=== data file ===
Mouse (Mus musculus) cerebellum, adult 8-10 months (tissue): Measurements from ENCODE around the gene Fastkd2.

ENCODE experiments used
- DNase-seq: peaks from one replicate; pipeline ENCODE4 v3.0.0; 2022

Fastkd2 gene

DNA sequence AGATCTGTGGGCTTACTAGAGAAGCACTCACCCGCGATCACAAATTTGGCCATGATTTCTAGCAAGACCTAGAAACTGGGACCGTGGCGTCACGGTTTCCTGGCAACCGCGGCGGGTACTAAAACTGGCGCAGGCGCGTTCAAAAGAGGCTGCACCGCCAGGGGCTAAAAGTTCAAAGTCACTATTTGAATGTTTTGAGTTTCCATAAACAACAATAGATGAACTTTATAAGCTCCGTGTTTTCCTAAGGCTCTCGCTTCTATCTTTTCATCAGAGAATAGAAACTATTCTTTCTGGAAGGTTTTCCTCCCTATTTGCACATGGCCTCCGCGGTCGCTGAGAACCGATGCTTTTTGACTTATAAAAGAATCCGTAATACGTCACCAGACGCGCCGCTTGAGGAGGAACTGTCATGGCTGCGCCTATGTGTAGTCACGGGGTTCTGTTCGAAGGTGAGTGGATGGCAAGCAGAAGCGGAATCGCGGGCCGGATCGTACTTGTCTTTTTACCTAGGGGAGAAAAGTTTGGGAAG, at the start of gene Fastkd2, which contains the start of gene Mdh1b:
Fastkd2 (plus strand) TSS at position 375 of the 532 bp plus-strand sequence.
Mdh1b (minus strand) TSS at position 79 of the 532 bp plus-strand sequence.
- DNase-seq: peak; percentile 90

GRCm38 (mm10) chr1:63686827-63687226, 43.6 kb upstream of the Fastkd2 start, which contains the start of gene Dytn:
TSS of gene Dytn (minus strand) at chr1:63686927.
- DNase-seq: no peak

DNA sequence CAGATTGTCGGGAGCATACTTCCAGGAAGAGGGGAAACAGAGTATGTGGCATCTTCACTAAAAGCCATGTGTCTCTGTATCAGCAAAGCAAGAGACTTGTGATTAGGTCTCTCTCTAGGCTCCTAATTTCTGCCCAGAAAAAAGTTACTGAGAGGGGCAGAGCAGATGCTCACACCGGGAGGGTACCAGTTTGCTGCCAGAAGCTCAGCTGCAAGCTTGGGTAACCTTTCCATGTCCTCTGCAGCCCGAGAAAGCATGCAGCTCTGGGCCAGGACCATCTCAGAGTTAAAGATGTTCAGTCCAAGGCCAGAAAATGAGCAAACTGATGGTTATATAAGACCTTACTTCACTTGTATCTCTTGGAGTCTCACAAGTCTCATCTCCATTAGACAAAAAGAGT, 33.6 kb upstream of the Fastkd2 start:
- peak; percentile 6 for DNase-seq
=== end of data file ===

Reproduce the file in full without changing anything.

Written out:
Mouse (Mus musculus) cerebellum, adult 8-10 months (tissue): Measurements from ENCODE around the gene Fastkd2.

ENCODE experiments used
- DNase-seq: peaks from one replicate; pipeline ENCODE4 v3.0.0; 2022

Fastkd2 gene

DNA sequence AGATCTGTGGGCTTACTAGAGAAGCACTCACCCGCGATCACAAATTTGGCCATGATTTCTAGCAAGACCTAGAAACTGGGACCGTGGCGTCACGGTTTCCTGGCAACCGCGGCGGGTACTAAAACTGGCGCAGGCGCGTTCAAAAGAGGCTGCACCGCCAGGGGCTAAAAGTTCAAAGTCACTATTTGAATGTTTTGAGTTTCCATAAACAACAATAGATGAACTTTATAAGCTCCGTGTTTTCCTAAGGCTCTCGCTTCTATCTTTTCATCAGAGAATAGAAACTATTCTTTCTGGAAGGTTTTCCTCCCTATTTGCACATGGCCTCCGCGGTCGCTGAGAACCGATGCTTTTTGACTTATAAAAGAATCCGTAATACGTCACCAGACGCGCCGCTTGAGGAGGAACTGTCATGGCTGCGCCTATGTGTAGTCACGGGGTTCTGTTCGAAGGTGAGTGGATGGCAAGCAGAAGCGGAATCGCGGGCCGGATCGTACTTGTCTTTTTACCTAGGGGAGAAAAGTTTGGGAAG, at the start of gene Fastkd2, which contains the start of gene Mdh1b:
Fastkd2 (plus strand) TSS at position 375 of the 532 bp plus-strand sequence.
Mdh1b (minus strand) TSS at position 79 of the 532 bp plus-strand sequence.
- DNase-seq: peak; percentile 90

GRCm38 (mm10) chr1:63686827-63687226, 43.6 kb upstream of the Fastkd2 start, which contains the start of gene Dytn:
TSS of gene Dytn (minus strand) at chr1:63686927.
- DNase-seq: no peak

DNA sequence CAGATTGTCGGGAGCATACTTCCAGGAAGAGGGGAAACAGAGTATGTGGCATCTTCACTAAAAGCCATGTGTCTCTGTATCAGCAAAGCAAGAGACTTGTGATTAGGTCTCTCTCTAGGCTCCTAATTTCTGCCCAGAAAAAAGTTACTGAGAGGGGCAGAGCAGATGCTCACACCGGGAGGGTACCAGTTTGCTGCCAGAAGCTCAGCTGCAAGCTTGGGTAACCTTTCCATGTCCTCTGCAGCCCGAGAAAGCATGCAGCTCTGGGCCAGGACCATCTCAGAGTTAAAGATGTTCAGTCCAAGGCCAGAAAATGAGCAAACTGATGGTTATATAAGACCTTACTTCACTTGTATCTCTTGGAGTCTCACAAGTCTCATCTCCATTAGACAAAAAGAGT, 33.6 kb upstream of the Fastkd2 start:
- peak; percentile 6 for DNase-seq